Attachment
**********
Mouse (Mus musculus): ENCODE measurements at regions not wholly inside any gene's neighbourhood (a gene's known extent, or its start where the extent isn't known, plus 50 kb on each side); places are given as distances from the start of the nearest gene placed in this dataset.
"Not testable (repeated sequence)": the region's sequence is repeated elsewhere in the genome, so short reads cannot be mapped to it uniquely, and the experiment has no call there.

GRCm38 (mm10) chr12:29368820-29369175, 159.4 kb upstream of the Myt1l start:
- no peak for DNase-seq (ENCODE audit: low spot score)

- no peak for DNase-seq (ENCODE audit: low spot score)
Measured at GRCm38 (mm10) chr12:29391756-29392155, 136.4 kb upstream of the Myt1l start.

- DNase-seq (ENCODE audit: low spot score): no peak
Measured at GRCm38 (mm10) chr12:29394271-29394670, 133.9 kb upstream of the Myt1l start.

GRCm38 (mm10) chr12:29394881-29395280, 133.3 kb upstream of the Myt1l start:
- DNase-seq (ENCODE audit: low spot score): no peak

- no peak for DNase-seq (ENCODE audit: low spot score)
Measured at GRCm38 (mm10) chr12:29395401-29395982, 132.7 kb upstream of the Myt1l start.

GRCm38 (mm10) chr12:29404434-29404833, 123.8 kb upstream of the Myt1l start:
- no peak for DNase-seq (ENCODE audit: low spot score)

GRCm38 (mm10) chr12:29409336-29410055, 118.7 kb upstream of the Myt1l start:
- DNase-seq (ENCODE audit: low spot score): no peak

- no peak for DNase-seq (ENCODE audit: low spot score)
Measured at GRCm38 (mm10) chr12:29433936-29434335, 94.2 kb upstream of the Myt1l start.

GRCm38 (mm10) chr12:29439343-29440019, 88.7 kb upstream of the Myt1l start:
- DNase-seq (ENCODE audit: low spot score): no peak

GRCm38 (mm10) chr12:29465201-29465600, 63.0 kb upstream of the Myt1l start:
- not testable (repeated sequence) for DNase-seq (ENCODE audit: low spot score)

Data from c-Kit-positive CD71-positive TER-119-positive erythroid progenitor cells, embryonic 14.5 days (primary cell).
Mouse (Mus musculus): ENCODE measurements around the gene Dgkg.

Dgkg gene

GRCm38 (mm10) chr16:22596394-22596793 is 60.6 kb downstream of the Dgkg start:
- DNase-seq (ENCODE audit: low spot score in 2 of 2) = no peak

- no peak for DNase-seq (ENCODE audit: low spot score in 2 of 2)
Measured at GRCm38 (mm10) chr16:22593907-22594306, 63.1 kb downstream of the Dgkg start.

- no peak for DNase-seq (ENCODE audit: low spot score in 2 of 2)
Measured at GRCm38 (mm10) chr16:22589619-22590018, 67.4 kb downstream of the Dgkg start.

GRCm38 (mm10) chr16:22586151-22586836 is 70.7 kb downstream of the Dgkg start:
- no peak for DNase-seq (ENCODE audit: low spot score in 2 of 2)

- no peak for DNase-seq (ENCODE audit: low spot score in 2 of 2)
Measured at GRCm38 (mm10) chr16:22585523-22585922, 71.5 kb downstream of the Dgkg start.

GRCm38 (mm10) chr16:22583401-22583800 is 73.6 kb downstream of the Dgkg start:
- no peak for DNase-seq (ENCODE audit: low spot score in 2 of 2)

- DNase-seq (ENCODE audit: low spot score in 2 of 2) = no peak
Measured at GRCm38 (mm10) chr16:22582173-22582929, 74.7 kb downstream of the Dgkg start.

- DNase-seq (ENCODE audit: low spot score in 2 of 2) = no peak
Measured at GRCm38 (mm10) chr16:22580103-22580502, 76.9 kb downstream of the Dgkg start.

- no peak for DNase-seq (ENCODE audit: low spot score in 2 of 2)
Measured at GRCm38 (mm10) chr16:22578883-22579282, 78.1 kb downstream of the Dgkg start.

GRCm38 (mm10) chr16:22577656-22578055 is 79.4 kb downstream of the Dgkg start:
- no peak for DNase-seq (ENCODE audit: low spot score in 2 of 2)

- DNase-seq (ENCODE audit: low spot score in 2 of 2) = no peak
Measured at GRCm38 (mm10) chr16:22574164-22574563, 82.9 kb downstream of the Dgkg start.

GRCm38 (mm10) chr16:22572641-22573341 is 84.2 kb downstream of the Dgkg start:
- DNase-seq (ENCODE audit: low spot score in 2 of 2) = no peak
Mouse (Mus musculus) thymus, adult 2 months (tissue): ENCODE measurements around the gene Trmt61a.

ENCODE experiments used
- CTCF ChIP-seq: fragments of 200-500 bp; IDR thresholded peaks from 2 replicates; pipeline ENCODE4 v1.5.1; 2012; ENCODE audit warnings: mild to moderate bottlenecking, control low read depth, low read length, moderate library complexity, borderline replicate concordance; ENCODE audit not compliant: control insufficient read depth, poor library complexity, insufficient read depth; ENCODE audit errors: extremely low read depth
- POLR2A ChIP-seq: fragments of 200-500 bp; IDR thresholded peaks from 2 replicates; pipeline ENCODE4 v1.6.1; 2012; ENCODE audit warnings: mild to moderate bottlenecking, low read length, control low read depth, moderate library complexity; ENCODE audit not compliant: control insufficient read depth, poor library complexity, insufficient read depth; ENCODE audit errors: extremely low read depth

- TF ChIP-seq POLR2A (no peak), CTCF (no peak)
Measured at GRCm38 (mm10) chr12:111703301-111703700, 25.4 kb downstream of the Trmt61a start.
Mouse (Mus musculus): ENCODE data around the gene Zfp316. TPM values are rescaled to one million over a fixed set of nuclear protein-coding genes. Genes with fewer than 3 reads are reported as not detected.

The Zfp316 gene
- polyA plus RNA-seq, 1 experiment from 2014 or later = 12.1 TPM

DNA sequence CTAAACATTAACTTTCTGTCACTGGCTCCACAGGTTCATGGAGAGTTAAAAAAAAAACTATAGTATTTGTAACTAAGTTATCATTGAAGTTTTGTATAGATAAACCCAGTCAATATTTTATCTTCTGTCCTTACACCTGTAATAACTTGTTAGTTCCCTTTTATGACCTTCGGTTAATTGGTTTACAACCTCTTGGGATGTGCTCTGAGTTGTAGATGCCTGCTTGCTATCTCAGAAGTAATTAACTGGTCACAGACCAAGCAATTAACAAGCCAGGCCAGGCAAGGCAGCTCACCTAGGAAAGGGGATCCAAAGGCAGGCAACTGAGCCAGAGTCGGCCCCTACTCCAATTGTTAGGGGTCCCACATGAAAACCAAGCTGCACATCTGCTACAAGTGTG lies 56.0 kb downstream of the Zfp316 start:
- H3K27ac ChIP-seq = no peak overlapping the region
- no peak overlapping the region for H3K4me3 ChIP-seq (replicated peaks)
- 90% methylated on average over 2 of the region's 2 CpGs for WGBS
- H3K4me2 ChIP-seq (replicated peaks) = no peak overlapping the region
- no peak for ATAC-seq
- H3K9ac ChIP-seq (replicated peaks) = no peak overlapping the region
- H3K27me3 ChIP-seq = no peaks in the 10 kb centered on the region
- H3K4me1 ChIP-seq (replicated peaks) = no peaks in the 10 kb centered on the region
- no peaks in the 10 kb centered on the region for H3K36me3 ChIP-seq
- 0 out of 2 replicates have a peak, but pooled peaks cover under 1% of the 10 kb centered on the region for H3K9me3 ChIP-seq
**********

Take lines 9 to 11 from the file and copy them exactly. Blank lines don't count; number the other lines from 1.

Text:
GRCm38 (mm10) chr12:29394881-29395280, 133.3 kb upstream of the Myt1l start:
- DNase-seq (ENCODE audit: low spot score): no peak

- no peak for DNase-seq (ENCODE audit: low spot score)